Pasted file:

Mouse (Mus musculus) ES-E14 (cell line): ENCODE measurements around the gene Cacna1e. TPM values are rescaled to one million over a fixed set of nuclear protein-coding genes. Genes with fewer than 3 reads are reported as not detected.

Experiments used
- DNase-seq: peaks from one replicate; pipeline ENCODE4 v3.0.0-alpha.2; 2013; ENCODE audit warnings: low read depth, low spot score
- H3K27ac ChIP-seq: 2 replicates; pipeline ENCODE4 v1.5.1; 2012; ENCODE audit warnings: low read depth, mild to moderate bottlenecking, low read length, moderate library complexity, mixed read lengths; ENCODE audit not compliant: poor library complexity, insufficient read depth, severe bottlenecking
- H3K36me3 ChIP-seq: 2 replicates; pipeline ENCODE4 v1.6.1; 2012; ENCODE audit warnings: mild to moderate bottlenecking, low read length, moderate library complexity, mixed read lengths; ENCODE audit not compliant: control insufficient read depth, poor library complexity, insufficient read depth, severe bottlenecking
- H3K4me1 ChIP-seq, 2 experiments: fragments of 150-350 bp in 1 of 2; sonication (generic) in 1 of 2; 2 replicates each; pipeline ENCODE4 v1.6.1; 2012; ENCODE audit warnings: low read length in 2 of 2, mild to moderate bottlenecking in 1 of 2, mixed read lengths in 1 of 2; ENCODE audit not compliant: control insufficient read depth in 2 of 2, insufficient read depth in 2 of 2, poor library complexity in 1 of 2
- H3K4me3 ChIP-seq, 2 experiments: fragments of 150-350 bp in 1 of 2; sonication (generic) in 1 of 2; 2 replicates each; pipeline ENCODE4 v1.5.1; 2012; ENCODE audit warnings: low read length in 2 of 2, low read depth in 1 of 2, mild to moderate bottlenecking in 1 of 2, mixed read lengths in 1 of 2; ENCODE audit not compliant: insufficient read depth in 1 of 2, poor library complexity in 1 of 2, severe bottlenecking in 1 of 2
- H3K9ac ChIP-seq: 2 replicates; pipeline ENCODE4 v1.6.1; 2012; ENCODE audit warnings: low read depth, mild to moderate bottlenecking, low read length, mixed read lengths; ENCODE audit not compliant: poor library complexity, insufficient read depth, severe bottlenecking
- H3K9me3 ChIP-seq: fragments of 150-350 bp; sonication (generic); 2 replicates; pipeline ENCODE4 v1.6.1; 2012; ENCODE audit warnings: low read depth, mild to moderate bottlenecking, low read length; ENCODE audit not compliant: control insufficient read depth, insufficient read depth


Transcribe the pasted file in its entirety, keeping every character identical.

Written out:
Mouse (Mus musculus) ES-E14 (cell line): ENCODE measurements around the gene Cacna1e. TPM values are rescaled to one million over a fixed set of nuclear protein-coding genes. Genes with fewer than 3 reads are reported as not detected.

Experiments used
- DNase-seq: peaks from one replicate; pipeline ENCODE4 v3.0.0-alpha.2; 2013; ENCODE audit warnings: low read depth, low spot score
- H3K27ac ChIP-seq: 2 replicates; pipeline ENCODE4 v1.5.1; 2012; ENCODE audit warnings: low read depth, mild to moderate bottlenecking, low read length, moderate library complexity, mixed read lengths; ENCODE audit not compliant: poor library complexity, insufficient read depth, severe bottlenecking
- H3K36me3 ChIP-seq: 2 replicates; pipeline ENCODE4 v1.6.1; 2012; ENCODE audit warnings: mild to moderate bottlenecking, low read length, moderate library complexity, mixed read lengths; ENCODE audit not compliant: control insufficient read depth, poor library complexity, insufficient read depth, severe bottlenecking
- H3K4me1 ChIP-seq, 2 experiments: fragments of 150-350 bp in 1 of 2; sonication (generic) in 1 of 2; 2 replicates each; pipeline ENCODE4 v1.6.1; 2012; ENCODE audit warnings: low read length in 2 of 2, mild to moderate bottlenecking in 1 of 2, mixed read lengths in 1 of 2; ENCODE audit not compliant: control insufficient read depth in 2 of 2, insufficient read depth in 2 of 2, poor library complexity in 1 of 2
- H3K4me3 ChIP-seq, 2 experiments: fragments of 150-350 bp in 1 of 2; sonication (generic) in 1 of 2; 2 replicates each; pipeline ENCODE4 v1.5.1; 2012; ENCODE audit warnings: low read length in 2 of 2, low read depth in 1 of 2, mild to moderate bottlenecking in 1 of 2, mixed read lengths in 1 of 2; ENCODE audit not compliant: insufficient read depth in 1 of 2, poor library complexity in 1 of 2, severe bottlenecking in 1 of 2
- H3K9ac ChIP-seq: 2 replicates; pipeline ENCODE4 v1.6.1; 2012; ENCODE audit warnings: low read depth, mild to moderate bottlenecking, low read length, mixed read lengths; ENCODE audit not compliant: poor library complexity, insufficient read depth, severe bottlenecking
- H3K9me3 ChIP-seq: fragments of 150-350 bp; sonication (generic); 2 replicates; pipeline ENCODE4 v1.6.1; 2012; ENCODE audit warnings: low read depth, mild to moderate bottlenecking, low read length; ENCODE audit not compliant: control insufficient read depth, insufficient read depth